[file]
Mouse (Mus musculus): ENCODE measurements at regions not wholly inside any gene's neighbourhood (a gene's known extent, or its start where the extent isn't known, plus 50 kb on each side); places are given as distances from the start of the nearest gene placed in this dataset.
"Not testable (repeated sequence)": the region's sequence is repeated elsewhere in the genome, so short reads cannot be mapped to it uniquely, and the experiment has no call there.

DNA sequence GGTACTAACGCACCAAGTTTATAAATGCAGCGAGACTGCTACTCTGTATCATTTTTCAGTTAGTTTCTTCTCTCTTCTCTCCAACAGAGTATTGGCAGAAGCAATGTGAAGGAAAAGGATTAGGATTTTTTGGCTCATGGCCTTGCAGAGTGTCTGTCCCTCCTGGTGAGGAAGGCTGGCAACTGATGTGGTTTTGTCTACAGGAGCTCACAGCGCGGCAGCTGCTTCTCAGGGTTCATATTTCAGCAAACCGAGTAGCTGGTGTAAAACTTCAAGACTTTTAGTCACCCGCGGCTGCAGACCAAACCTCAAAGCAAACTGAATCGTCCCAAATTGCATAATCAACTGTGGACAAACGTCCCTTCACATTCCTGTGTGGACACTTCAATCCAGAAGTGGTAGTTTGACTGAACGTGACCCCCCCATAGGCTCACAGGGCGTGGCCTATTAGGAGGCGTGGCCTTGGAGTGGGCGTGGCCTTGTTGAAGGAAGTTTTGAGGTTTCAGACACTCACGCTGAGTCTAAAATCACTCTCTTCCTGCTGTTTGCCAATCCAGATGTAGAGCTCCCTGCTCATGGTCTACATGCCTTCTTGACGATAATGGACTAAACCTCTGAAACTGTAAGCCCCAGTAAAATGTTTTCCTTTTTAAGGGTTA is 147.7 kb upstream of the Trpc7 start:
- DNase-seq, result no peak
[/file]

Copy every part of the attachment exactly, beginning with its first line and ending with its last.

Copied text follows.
Mouse (Mus musculus): ENCODE measurements at regions not wholly inside any gene's neighbourhood (a gene's known extent, or its start where the extent isn't known, plus 50 kb on each side); places are given as distances from the start of the nearest gene placed in this dataset.
"Not testable (repeated sequence)": the region's sequence is repeated elsewhere in the genome, so short reads cannot be mapped to it uniquely, and the experiment has no call there.

DNA sequence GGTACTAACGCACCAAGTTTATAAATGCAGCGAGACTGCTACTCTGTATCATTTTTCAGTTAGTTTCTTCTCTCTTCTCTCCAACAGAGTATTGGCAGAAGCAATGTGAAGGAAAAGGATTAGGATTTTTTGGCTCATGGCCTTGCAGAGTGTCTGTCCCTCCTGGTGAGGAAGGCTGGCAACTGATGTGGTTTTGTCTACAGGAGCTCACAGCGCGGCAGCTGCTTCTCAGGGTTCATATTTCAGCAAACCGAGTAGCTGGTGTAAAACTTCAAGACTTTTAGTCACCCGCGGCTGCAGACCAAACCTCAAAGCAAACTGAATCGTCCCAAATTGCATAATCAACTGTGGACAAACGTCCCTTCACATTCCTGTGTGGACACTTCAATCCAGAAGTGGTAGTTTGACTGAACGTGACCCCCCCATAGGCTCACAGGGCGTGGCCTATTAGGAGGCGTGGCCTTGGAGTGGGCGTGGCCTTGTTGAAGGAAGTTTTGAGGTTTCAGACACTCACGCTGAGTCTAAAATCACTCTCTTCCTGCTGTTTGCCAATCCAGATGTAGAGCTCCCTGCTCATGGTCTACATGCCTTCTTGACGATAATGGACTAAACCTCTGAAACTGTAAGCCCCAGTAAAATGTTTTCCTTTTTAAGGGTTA is 147.7 kb upstream of the Trpc7 start:
- DNase-seq, result no peak